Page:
With the materials in hand, the last step is to actually build the patio. The best method, Hamer said, is for the homeowner to start by tilling up the space, removing 4 inches of topsoil, then putting down 2 inches of crushed stone. The stone is then tamped down with a handheld brick or a special compacting tool. It's fairly easy to get this area flat by "screeding" the base with a long piece of lumber, then to install the edging material on the compacted base.

Hamer advises homeowners to lay the paving stones one-quarter inch apart. This gap is essential to keeping the pavers straight and level over the seasons, he said. A good guide is to use a paint stirring stick to set the gap between the stones. With the stones in place, dump some sand on top of the pavers and use a broom to sweep the sand into the gaps. The sand-filled cracks act as expansion joints, preventing frost from disrupting the surface. The final step is to hose the area down, helping the sand settle in the joints.

An amateur should expect to work about eight hours to complete about 100 square feet. A single person should be able to complete a 250-square-foot patio in about three days.

"The most common mistake people make is not allowing themselves enough time," Hamer said. "I've seen people buy materials Saturday for a patio they plan to use on Sunday."

If you're not particularly eager to dig dirt or haul blocks, you're probably a candidate for hiring professionals. In that case, you'd seek out someone such as Sickles.

"If a person said they wanted us to design their patio, the first thing I'd do is make an appointment to go to their home and inspect the area," Sickles said. He'd draw a site plan noting the need for landscaping buffers, traffic flow and presence of windows and doors on the house.

Sickles would ask how much use the patio will get. "Is it something that a couple will use to sit outside and drink coffee, or will they use the patio to throw polka parties?" The use determines the size.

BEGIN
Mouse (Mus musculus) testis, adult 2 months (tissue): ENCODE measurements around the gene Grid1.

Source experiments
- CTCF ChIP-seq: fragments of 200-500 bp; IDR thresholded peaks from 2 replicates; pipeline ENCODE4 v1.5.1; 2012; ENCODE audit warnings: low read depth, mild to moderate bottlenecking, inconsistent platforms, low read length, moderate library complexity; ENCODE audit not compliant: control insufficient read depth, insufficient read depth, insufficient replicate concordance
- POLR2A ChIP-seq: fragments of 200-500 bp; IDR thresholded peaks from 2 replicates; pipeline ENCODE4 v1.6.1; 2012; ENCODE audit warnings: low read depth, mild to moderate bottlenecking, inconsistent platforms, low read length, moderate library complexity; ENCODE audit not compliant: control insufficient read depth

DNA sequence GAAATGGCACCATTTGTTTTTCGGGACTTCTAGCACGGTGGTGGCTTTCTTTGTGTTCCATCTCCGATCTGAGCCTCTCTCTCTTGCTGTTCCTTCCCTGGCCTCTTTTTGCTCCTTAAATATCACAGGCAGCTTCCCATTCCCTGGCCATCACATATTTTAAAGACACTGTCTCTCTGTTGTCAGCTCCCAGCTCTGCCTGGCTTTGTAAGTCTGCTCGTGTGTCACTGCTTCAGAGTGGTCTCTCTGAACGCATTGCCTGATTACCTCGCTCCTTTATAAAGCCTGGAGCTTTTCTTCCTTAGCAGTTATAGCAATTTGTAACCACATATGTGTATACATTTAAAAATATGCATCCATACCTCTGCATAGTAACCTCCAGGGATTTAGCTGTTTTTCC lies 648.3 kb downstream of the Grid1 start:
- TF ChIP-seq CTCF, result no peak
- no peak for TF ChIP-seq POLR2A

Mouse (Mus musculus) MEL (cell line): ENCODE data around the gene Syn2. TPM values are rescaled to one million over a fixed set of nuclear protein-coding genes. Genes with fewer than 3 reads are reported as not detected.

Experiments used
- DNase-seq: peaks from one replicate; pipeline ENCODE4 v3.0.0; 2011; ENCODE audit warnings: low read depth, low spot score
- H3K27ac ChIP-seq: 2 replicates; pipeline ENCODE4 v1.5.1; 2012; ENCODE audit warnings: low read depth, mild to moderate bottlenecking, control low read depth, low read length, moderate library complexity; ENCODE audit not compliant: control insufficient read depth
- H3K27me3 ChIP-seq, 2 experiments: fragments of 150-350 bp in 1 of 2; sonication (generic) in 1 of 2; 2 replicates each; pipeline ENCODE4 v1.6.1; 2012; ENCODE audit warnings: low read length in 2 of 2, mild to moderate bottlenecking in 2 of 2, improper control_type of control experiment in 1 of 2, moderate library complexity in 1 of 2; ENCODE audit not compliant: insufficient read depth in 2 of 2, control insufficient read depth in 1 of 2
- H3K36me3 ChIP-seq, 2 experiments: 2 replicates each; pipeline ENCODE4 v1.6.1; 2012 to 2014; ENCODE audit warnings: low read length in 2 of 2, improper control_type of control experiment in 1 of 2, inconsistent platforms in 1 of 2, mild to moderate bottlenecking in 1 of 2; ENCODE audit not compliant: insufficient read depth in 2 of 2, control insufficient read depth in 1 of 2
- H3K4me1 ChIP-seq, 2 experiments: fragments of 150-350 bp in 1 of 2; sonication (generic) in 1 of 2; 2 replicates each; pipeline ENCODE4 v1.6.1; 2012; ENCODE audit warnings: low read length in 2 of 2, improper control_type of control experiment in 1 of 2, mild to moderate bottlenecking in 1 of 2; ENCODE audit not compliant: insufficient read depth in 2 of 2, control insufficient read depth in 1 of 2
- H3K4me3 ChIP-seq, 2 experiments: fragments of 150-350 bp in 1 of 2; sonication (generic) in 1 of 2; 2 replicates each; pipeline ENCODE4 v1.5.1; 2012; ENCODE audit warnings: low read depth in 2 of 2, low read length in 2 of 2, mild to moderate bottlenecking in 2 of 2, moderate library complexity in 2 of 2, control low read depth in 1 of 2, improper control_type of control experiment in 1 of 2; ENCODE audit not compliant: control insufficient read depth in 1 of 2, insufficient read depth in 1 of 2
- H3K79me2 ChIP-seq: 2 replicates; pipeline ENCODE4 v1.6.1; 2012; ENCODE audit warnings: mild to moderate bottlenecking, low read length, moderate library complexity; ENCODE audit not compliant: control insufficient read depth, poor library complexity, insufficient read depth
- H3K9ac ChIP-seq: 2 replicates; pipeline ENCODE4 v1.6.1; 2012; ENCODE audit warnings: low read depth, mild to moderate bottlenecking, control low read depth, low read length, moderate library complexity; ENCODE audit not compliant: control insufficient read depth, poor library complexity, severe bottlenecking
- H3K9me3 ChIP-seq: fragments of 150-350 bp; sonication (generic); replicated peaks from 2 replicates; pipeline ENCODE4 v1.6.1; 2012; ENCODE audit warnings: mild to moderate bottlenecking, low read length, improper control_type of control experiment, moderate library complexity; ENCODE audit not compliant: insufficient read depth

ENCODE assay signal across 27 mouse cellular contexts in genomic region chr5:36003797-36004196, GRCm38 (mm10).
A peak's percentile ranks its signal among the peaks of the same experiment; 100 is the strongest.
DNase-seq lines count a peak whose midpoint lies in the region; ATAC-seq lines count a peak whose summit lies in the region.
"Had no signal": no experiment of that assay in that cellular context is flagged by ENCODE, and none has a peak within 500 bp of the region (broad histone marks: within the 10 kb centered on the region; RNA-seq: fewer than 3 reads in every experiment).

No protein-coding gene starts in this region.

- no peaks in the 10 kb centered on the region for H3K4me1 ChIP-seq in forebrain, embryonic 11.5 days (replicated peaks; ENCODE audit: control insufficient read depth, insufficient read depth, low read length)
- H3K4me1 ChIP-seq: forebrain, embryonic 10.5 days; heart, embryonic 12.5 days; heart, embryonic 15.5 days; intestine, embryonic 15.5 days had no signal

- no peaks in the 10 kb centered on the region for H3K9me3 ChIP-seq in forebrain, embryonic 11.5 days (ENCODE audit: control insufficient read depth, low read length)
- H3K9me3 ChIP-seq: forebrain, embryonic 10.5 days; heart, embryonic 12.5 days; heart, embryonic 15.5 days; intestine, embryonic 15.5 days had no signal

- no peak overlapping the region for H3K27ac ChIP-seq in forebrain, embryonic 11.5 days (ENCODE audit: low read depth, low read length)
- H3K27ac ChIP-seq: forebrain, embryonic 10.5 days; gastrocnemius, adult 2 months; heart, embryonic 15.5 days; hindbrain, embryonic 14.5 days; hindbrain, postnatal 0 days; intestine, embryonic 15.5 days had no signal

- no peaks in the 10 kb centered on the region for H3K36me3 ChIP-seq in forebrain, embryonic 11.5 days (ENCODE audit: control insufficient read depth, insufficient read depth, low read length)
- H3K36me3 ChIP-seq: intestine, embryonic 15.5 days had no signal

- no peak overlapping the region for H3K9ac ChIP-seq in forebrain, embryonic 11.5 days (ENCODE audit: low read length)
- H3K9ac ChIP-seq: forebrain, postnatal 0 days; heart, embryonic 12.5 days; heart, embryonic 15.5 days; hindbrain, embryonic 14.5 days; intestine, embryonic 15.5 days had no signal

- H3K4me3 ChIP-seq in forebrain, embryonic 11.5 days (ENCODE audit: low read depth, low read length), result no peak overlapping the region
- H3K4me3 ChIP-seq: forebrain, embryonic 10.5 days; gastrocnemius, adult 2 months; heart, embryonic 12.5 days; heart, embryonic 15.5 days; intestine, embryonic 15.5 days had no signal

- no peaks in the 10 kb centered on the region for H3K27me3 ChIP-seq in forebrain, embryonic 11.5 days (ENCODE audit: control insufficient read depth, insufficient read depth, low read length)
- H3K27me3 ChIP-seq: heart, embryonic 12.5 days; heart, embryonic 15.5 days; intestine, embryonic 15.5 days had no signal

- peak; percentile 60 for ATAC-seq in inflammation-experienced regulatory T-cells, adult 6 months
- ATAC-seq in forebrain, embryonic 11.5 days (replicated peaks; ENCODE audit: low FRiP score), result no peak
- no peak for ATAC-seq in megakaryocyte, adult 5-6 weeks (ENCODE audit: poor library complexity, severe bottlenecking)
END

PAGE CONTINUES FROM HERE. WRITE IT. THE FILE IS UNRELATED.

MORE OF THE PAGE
Generally, Sickles said, a 250-square-foot patio is large enough for a grill, a small collection of patio furniture and space for foot traffic. "We've done projects of 600 square feet or more, but 250 square feet is what most people need," he suggested.

When Sickles designs a patio, he tries to avoid straight lines. Curved borders are more appealing, he said, and it makes it easier to place landscaping around the patio. Most clients, he has found, hire a professional because they want more than a hard surface for patio furniture: They want it to be enclosed by landscaping and other elements that give it the feeling of an outdoor room.

That's why Sickles' design will include things such as evergreen screens, flowering shrubs, decorative trees and a selection of plants that provide colorful blooms in spring, summer and fall. Depending on the client, he might include space for potted annuals, fire pits, stone sitting walls and outdoor lighting.

Obviously, such a job costs more than a do-it-yourself project, but consumers get more than an installed patio, Sickles said. They also get a professionally executed design.

The materials are installed by skilled workers who are more likely to recognize if the site requires special treatment because of drainage issues or other problems, Sickles said. He added that he's seen many amateur installations since he started working as a landscaper in 1983, and that it's his impression that do-it-yourselfers don't work hard enough to create a solid, well-drained base that will remain smooth and level.

Hamer, who has installed plenty of patios over the years, argues that amateurs who want to do a quality job can get professional results if they just take enough time.

"I could probably complete one of these projects in half the time it would take an amateur," he said. "But there's no reason why the quality couldn't be just as good."

Copyright © 2003 The Seattle Times Company